Some people who make between approximately $16,000 and $29,000 per year (for an individual) are able to get plans that have lower-than-normal deductibles and co-pays; this is a form of financial assistance called "cost sharing reduction", or CSR. These cost sharing reductions are still in place, meaning people at this income level can still get plans with lower deductibles and co-pays. President Trump simply decided not to fund them anymore, but since they are mandated by law, insurers have to foot the bill.
Myth #5: You can't get help enrolling.
Although the current administration has taken steps to undermine the ACA, including gutting marketing, outreach, and budgets that support enrollment assisters, you can still get help enrolling. The Artists Health Insurance Resource Center is here to help everyone in our community nationwide understand their options and enroll in insurance. Visit our Open Enrollment page to find a seminar near you, or to book an appointment with an enrollment assister. If you live outside the Los Angeles or New York City area (or have friends who do), please be aware that we offer phone consultations and online tutorials.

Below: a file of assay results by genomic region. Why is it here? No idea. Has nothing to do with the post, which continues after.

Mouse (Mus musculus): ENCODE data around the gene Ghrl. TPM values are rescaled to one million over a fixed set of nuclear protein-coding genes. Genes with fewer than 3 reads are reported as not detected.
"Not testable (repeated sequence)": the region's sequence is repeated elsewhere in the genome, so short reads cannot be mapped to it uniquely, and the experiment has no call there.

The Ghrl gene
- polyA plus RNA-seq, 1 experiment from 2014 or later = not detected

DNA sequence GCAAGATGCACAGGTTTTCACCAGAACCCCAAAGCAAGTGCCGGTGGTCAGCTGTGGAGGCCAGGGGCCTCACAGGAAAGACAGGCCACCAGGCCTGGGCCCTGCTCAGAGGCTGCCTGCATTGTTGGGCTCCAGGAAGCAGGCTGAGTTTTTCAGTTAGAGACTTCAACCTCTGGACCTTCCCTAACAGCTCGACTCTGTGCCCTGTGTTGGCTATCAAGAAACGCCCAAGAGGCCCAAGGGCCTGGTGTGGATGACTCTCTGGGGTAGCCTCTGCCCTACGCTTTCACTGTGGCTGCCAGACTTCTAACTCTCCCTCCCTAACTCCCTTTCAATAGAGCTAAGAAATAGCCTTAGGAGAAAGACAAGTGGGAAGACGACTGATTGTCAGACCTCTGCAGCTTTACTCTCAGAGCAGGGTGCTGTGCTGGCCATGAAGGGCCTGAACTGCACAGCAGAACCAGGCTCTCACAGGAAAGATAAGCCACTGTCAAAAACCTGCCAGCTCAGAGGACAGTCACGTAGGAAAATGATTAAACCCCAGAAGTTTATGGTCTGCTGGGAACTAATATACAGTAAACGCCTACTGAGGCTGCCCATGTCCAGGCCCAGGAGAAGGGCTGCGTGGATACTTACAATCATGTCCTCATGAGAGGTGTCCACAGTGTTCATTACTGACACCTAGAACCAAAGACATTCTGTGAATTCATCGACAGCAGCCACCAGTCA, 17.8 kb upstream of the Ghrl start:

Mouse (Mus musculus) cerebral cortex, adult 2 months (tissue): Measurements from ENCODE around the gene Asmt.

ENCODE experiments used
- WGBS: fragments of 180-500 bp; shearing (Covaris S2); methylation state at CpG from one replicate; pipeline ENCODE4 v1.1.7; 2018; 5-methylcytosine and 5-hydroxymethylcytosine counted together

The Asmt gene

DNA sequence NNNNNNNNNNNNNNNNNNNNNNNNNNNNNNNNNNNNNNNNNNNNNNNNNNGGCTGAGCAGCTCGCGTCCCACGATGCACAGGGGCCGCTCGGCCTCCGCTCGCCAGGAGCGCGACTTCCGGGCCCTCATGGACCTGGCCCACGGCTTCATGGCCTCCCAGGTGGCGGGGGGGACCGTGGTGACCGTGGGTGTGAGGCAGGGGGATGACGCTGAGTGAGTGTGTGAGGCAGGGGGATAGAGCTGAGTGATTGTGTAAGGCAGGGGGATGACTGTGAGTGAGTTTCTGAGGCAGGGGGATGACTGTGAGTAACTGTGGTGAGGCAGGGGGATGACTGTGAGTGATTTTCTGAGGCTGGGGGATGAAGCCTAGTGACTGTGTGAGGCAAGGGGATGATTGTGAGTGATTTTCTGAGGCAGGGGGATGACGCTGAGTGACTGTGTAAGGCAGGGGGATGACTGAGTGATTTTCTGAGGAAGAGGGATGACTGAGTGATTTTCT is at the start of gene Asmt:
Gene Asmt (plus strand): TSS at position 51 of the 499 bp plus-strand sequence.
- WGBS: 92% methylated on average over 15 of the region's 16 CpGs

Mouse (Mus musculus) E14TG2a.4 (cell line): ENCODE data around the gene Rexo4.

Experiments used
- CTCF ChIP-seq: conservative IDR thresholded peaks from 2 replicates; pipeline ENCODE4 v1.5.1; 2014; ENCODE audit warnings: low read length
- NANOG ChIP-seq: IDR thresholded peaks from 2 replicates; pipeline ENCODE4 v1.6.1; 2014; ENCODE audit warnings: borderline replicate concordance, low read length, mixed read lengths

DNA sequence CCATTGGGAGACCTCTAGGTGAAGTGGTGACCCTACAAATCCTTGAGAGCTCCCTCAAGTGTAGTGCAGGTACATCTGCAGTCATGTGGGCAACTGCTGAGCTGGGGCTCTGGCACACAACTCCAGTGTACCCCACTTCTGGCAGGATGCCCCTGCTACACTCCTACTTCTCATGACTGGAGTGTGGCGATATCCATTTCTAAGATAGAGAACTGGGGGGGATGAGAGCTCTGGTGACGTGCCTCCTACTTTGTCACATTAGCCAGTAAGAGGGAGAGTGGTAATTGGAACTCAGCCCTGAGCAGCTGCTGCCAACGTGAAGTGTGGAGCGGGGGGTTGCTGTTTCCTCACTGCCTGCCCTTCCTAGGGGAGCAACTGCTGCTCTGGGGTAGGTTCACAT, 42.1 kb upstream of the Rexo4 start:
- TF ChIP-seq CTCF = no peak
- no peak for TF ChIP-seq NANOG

Myth #6: Plans and prices could change at any time.
You don't have to worry about your prices changing mid-year; prices for 2018 are now final, and insurers can no longer pull out of the market.
Now that we've cleared up some of the misinformation that's out there, let's talk about what to expect for this Open Enrollment period. The experience of shopping for insurance will vary greatly from state to state. New York and California still have robust exchanges, despite the exit of several insurers, including Anthem Blue Cross, Affinity, and Care Connect. However, in many other states, the choices are limited. Nearly half of all counties will find just a single insurer selling plans.